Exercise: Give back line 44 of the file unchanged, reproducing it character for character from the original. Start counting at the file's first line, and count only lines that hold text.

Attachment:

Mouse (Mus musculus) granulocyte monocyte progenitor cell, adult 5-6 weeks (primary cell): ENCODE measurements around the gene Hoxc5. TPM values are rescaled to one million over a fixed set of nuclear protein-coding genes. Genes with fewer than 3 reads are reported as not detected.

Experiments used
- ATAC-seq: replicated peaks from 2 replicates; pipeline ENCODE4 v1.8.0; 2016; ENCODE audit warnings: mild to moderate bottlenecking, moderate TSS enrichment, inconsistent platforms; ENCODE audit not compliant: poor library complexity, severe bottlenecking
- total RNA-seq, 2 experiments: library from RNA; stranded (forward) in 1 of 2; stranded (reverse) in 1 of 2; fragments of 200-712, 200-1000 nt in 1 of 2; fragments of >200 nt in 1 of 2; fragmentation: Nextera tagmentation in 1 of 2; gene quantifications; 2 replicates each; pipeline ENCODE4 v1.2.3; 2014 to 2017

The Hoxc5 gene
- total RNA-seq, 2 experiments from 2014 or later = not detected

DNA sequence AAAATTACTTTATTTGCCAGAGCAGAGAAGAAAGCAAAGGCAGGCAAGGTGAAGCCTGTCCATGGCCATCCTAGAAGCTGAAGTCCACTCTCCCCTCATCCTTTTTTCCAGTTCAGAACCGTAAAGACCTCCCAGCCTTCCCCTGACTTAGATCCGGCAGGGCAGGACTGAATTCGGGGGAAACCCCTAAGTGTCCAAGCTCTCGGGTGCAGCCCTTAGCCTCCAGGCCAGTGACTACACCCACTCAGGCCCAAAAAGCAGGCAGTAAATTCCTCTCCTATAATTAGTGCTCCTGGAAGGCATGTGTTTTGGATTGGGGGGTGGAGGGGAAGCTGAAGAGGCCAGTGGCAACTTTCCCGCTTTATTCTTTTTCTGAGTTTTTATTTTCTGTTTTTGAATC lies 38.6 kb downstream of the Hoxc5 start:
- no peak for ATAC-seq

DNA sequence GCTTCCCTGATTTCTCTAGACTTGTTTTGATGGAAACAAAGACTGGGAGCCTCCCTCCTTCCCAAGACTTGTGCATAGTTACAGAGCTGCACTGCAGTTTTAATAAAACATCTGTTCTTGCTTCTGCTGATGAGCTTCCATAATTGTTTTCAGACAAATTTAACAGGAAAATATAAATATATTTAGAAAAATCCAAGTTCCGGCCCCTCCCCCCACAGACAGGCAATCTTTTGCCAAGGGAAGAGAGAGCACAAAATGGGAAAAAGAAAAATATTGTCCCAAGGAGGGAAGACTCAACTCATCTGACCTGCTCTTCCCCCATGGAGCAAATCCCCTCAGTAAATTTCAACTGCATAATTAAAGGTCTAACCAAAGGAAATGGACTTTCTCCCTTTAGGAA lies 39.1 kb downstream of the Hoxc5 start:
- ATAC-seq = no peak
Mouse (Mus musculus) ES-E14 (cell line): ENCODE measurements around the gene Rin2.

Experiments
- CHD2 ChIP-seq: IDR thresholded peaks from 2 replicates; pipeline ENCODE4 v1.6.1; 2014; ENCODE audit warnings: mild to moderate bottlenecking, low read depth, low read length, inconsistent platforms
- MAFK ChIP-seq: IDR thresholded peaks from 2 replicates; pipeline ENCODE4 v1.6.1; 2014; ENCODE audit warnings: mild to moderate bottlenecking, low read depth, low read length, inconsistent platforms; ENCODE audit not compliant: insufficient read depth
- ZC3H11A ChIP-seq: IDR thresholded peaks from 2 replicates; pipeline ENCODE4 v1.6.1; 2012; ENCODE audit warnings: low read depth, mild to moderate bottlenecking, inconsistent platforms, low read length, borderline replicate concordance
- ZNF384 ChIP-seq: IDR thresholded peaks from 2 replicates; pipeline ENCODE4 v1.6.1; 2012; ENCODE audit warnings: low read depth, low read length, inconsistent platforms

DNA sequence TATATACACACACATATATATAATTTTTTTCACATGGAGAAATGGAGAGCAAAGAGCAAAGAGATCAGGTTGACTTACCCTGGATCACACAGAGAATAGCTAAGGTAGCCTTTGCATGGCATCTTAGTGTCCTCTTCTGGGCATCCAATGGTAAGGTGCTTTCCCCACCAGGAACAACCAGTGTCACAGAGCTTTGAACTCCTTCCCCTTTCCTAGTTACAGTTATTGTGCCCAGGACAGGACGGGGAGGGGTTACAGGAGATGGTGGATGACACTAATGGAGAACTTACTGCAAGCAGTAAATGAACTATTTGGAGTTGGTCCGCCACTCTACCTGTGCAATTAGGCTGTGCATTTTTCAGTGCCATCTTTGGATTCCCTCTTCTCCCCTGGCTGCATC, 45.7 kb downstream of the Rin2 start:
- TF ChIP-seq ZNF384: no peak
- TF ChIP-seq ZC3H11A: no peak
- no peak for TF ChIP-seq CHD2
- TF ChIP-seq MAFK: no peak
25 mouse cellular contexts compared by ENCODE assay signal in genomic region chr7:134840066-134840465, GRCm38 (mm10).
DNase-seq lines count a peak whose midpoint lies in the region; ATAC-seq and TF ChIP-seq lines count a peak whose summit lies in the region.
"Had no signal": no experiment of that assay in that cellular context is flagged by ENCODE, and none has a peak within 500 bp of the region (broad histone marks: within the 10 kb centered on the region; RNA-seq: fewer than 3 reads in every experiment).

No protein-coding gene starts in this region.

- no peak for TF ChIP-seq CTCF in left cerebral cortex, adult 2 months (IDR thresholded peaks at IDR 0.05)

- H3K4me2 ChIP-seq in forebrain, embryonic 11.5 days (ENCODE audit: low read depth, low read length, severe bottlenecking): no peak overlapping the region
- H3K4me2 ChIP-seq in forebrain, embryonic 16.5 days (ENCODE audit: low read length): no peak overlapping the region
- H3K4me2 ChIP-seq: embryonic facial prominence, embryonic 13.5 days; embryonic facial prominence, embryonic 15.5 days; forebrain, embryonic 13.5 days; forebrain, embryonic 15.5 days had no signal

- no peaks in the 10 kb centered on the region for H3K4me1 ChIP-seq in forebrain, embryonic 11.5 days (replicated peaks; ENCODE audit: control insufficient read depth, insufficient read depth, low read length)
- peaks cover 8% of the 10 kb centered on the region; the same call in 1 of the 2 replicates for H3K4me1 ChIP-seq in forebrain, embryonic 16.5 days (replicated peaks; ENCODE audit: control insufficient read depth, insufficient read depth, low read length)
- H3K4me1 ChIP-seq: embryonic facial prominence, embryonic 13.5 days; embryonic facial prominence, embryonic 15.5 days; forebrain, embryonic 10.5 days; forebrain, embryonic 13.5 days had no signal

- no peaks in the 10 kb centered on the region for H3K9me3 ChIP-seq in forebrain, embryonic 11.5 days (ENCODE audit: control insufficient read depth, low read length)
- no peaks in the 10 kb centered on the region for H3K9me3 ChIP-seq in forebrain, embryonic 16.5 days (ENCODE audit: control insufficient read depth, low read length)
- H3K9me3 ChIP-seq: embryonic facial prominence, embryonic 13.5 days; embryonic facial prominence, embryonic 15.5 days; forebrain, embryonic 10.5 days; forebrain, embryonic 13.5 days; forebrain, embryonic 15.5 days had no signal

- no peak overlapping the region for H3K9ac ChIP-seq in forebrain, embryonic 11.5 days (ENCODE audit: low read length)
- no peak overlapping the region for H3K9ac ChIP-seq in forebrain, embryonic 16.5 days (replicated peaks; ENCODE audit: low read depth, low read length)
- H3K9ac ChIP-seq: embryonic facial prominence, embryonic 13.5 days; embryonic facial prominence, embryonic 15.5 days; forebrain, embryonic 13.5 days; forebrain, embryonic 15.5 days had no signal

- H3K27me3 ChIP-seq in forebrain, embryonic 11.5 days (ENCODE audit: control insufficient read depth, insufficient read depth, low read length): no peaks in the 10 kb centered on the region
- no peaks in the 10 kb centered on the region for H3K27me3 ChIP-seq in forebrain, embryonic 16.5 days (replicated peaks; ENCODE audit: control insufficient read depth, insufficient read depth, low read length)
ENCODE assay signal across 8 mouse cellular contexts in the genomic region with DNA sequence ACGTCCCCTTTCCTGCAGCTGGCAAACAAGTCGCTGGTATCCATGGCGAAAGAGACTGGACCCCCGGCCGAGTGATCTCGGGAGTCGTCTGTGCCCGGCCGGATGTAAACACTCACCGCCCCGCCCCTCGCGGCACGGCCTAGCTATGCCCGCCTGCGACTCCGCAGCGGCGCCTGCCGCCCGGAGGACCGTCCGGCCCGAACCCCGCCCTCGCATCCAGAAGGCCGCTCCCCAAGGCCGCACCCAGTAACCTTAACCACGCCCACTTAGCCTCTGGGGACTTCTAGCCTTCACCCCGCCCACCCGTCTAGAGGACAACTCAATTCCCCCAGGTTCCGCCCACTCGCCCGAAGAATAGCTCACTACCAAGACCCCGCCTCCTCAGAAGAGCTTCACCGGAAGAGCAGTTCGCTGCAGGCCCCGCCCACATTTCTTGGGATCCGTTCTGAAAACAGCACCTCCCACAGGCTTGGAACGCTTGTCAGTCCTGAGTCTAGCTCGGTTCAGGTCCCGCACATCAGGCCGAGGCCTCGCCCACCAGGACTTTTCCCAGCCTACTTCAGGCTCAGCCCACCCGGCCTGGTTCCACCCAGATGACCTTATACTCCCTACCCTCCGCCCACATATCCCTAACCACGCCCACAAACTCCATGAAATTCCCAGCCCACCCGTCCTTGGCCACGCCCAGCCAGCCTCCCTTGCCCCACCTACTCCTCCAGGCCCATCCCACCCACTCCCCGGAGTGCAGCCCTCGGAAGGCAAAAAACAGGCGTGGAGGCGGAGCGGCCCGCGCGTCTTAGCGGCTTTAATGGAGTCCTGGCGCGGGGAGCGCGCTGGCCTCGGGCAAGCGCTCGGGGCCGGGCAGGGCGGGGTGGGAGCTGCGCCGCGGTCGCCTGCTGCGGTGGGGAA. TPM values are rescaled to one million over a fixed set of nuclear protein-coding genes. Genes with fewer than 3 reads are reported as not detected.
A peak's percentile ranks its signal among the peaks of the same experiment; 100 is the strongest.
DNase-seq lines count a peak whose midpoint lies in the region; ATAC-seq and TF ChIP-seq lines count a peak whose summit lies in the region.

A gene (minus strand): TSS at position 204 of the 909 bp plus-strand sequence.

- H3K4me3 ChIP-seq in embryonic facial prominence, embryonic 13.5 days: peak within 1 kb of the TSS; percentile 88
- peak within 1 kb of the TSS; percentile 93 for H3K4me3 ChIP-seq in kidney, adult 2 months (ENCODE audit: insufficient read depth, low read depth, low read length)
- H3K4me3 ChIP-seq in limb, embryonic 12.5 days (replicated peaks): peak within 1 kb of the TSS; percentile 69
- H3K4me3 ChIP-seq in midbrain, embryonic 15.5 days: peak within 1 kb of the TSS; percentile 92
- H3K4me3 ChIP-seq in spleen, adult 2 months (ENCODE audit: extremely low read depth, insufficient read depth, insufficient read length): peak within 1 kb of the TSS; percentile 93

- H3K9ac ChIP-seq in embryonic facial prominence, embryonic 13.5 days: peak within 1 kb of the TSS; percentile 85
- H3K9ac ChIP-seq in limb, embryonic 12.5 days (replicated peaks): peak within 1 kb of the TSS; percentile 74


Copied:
A gene (minus strand): TSS at position 204 of the 909 bp plus-strand sequence.